A paraffin wax "dip" or "bath" is a soothing treatment in which the feet are submerged in a warm mixture of paraffin, a petroleum-based wax, and mineral oil. This warming treatment soothes aching joints and improves circulation, and the combination of oil and wax softens rough skin. Massage therapists can use paraffin dips to relieve joint stiffness, while spas and salons often include them before pedicures.
How It Works
The wax, solid at room temperature, is heated to between 123 and 125 degrees in a foot bath. The feet are then submerged, either one at a time or together. After a few seconds, the feet are removed from the bath and the wax hardens slightly when it hits room temperature air. The feet are dipped three to six more times to form a thick layer of wax, and then allowed to dry for 10 to 15 minutes. The wax is then peeled or rubbed away and the used wax is discarded.
How It Helps
The wax traps heat near the skin, which penetrates to stiff and aching joints. This warmth also improves circulation to the feet. The wax and mineral oil softens rough skin, making it an ideal preliminary to a pedicure or a relaxing treatment for those who work on their feet for long periods. It is also used as a therapeutic treatment for arthritis, muscular pain or joint sprains.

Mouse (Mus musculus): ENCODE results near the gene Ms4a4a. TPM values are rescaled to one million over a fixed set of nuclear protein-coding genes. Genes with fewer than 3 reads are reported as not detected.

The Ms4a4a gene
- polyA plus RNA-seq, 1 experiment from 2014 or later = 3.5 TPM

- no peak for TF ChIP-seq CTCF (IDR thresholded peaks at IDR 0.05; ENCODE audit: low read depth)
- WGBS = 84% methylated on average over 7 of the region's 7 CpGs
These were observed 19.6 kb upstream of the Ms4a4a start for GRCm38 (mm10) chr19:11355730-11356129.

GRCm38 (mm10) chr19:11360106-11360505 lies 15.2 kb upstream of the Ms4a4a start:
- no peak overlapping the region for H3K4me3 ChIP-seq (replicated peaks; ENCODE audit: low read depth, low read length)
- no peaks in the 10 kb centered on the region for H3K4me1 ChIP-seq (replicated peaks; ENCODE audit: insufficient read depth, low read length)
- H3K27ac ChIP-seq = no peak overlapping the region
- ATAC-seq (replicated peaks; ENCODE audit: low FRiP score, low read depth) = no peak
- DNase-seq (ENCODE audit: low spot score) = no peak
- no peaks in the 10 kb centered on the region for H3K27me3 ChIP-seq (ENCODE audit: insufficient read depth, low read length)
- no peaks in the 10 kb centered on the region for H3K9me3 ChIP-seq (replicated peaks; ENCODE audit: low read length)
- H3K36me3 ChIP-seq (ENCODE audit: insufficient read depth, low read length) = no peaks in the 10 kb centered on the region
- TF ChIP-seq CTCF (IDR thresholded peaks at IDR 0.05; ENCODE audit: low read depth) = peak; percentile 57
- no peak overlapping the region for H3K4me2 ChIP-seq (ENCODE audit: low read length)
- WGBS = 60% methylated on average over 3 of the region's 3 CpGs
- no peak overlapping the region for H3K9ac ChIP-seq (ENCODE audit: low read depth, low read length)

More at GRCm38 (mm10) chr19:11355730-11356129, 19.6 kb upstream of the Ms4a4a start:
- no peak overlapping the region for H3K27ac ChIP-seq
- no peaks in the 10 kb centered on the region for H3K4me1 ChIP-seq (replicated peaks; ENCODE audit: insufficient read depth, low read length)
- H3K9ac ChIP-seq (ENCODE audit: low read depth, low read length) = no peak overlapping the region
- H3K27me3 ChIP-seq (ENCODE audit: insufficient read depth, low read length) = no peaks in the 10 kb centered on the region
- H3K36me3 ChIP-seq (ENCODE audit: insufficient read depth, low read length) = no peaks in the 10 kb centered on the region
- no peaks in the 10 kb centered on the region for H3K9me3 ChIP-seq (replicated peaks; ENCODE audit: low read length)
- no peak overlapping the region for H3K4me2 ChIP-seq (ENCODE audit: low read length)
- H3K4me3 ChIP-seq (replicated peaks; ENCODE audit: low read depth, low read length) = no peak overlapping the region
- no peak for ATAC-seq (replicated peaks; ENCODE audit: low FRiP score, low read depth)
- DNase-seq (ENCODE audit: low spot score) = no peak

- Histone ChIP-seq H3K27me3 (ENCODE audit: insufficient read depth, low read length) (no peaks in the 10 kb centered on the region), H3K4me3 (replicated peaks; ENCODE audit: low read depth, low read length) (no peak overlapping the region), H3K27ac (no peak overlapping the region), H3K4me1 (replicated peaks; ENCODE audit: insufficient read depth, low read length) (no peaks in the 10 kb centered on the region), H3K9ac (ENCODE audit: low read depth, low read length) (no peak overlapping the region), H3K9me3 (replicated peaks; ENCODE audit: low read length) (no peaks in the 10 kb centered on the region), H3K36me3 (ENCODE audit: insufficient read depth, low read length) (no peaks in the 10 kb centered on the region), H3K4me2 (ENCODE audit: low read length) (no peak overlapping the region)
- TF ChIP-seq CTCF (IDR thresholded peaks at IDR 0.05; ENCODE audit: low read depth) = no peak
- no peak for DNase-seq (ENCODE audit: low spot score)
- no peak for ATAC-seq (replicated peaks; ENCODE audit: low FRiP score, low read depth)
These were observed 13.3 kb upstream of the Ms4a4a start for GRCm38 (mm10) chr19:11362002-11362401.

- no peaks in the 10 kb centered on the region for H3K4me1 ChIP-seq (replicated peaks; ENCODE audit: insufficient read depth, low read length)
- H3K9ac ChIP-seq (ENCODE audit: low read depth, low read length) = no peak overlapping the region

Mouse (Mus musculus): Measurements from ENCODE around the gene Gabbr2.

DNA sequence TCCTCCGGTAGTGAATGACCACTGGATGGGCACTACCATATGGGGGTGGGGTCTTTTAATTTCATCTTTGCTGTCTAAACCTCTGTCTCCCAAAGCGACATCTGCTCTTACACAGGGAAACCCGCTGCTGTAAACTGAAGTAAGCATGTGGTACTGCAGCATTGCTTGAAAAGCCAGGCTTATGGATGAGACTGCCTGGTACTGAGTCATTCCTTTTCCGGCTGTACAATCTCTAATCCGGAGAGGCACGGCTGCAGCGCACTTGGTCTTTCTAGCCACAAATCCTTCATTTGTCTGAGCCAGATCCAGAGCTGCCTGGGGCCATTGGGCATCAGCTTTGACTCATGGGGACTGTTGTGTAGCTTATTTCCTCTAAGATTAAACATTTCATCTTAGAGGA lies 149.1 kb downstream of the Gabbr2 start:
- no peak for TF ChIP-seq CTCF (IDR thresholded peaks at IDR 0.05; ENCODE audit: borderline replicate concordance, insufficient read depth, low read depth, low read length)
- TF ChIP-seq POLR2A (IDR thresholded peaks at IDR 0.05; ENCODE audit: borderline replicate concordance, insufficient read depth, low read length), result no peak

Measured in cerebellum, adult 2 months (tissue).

Who Should Avoid It
Since the wax in a paraffin treatment needs to be very warm, it is not recommended for children, very elderly people or anyone who is sensitive to high temperatures. It can also be dangerous for those with limited sensation in their feet, including people with diabetes or vascular disease.
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Lindsey Robinson Sanchez, from Bessemer, Ala., has written for the "Troy Messenger," "The Alabama Baptist" and "The Gainesville Times," where her work was featured on the AP wire. She has a Bachelor of Science in journalism from the University of Florida. She writes style, beauty, fitness, travel and culture.